Editorial: Towns must act against food swamps to promote healthy eating habits


Fast food places like Arby’s, McDonalds, etc. are filling up towns creating “food swamps”. (AP Photo/Chris O’Meara)

Pick any somewhat-urban street in America, particularly one close to highway on/off ramps, and chances are it is lined with a surplus of colorful signs that make mouths water. Establishments such as McDonald’s, Burger King and Taco Bell, to name a few, can often be seen clustered around each other, tempting any who pass by.

Such locations in America, those where junk food options outnumber healthy food alternatives are coined “food swamps.” Food swamps are common across America and a recent study by the UConn Rudd Center shows that food swamps are a high predictor for obesity in the surrounding population.

The logic behind this finding makes sense, an average American, potentially one who is struggling financially, if given the option between cheap, tasty and plentiful junk food and more expensive and less enjoyable healthy food, would almost always choose the former. When there are environments where fast food restaurants can number in the double digits in a single location, there are major public health concerns.

Obesity is a huge issue in America and across the world. As published in a previous Daily Campus article, the rate of childhood obesity has reached new highs as officials debate how to handle the growing concern. Poor life choices in diet not only lead to a lower quality of life, but increased health complications.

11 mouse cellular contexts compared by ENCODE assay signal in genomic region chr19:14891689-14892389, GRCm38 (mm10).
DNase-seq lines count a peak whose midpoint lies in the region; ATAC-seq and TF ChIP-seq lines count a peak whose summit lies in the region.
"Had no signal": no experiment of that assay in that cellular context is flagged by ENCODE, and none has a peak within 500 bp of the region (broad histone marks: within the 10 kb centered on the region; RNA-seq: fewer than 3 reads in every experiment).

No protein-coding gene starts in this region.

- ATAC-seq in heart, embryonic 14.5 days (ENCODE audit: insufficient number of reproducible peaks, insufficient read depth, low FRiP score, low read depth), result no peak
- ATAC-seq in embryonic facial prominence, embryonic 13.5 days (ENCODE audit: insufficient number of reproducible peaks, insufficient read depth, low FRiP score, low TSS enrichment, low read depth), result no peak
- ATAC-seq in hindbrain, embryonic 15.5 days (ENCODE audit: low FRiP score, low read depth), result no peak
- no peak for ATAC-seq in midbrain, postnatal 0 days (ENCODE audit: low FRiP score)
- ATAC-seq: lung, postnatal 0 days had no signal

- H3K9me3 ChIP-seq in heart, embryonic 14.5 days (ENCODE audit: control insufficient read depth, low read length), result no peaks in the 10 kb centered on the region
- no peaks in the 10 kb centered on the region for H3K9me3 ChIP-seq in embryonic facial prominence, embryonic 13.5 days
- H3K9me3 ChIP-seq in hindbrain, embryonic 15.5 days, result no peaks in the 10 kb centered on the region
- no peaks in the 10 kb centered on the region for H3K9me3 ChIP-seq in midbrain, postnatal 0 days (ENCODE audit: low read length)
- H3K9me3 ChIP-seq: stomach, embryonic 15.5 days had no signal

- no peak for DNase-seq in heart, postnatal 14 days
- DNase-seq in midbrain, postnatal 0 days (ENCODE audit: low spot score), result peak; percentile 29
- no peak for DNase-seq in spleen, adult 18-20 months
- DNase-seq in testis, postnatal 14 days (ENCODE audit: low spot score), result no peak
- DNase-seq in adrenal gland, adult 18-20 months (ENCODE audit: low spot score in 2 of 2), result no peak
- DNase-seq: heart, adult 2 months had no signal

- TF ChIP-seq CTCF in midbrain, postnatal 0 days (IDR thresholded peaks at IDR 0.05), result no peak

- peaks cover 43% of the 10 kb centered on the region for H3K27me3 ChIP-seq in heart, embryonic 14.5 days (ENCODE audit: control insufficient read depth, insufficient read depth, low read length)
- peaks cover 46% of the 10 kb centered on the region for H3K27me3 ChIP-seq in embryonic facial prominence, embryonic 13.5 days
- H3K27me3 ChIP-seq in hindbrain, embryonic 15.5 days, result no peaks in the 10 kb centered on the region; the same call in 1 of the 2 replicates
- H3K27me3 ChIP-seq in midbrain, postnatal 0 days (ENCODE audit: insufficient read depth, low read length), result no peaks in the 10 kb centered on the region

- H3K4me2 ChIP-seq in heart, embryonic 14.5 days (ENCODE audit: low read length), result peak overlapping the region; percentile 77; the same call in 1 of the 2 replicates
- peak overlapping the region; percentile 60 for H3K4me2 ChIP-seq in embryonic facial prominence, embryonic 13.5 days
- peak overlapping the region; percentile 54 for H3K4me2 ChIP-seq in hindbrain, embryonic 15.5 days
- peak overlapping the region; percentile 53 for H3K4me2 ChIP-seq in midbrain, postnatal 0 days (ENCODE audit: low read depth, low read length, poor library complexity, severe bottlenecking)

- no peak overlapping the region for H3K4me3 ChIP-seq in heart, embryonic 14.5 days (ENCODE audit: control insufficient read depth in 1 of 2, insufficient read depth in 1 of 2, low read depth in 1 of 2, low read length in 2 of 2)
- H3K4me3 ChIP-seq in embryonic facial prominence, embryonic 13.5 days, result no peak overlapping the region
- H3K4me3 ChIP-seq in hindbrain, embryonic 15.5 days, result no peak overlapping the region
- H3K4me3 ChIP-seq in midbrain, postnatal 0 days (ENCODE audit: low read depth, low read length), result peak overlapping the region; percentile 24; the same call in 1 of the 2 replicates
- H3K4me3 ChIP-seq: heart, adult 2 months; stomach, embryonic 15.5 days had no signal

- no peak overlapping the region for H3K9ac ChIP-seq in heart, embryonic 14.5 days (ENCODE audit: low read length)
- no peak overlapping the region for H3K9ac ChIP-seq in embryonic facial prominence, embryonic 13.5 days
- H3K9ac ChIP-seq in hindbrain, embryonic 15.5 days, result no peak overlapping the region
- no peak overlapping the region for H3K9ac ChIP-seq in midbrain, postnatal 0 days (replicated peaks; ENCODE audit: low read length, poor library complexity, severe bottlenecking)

One conclusion that can be drawn from the research done at the Rudd Center is that food swamps should be forced to disperse. One solution to the problem is for town legislatures to make laws limiting the number of fast food restaurants there can be in a given area while simultaneously promoting more healthy alternatives to take their place.

Some towns have already done this. One of many towns in Connecticut to implement this law, Newtown, has long had a ban on drive-throughs in town. Initially in an effort to promote small businesses, it has doubled in function to potentially decrease obesity in the town.

While fast food restaurants can be appealing, and can be used as a treat for young kids, their

sheer prevalence in some areas of the country have led to record-high levels of obesity. While at many levels it is up to the individual to make healthy decisions, town legislatures should make regulations to promote healthy eating to create a healthier America.


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